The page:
Unfortunately, far too many of us deal with the difficult issue of email overload. So much of our communication is done digitally and through email in particular. It seems to be increasingly difficult for many people to find an email routine that leaves their inbox clean and their mind at ease. An inbox that is bursting at the seams has a great impact on your mind. Though you may close your inbox, your brain does not turn off the reminders that you have 3,453 emails waiting to be read, deleted or archived. Over time, this will not only increase your stress levels, but it will also max out your email storage forcing you to deal with it, or in the case of our reader John, create a brand new account and start the horror over again.
You Ask …
I Answer …
John, you are a recovering email hoarder. Don’t worry, you are not alone.
Before we answer John’s Question…..Steve Goes Old School!
It is focuses on EXACTLY THE ISSUE OF EMAIL OVERLOAD!
It may be a bit ragged around the edges (I was still figuring out my video style ect) bu the content is top notch!
Now on to John’s immediate issue:
Start by deleting and removing what you do not need from your account, the steps below will help outline how to do this quickly.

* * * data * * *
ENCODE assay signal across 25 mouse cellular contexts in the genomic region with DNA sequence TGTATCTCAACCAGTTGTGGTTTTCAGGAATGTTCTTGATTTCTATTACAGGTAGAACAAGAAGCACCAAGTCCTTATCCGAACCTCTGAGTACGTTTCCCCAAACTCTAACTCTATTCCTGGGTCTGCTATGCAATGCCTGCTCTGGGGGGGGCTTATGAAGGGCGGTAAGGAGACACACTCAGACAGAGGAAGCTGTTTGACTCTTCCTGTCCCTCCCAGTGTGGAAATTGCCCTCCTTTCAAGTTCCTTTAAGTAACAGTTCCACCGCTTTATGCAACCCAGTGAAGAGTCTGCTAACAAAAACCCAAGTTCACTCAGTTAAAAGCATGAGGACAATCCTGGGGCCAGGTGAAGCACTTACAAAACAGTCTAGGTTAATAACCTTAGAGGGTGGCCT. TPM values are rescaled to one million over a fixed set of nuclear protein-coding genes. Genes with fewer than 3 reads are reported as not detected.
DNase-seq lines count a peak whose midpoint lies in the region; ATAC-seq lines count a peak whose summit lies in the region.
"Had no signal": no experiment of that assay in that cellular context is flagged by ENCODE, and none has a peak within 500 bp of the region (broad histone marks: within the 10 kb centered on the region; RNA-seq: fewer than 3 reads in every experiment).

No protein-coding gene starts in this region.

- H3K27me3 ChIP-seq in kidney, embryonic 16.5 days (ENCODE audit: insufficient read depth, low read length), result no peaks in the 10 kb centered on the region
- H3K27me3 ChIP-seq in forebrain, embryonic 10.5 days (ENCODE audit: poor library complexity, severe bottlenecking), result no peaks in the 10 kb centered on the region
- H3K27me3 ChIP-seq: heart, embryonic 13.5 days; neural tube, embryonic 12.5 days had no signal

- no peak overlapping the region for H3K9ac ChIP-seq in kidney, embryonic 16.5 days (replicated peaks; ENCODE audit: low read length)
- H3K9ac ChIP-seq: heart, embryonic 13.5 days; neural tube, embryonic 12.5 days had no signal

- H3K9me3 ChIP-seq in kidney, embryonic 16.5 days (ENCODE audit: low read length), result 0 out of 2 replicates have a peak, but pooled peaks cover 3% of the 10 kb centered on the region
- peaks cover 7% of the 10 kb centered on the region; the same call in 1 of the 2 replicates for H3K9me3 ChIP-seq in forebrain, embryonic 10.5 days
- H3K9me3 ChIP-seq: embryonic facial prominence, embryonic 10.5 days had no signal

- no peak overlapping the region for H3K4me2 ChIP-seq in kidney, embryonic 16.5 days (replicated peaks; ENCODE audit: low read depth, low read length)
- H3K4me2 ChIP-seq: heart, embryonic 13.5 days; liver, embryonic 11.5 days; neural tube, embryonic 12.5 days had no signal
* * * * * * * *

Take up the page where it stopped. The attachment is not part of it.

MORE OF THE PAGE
Mass delete messages:
Select>Select All Messages>Delete
Remove spam messages:
Spam>Delete all spam messages now
Remove repeated messages:
Enter the Subject, To, or From into the search bar>Search>Select All>Select all messages that match this search>Delete
Deleting messages from your mailboxes will move the message from that particular mailbox and into the trash. To free up storage space, be sure to delete the messages from the trash for permanent removal and to reclaim the space on your account.
To remove messages from Trash
Trash>Empty Trash Now
Other Tools to Help with Email Overload:
Many times, an overflowing inbox means you subscribed to numerous newsletters and haven’t had a chance to unsubscribe from them all. Unsubscribing can be a tedious task. Unroll.me is a tool designed to assist with this. We have a video on Unroll.me that you may find useful.
Scans email to identify large attachments, compile them for your review so you can delete them and save on space.
We know that John is not alone in this battle of being inundated by email overload. It is a real problem for many. Once you have caught up and gained control of your email inbox by utilizing some or all of the steps recommended, adopting a plan such as inbox zero, will help to increase your productivity and decrease the stress of your inbox. A quick Google search will provide many resources for the concept of inbox zero.
We hope that these tips help you to take a sigh of relief, and avoid yourself being captured on an episode of Hoarders! Until next time … have fun stormin’ the castle!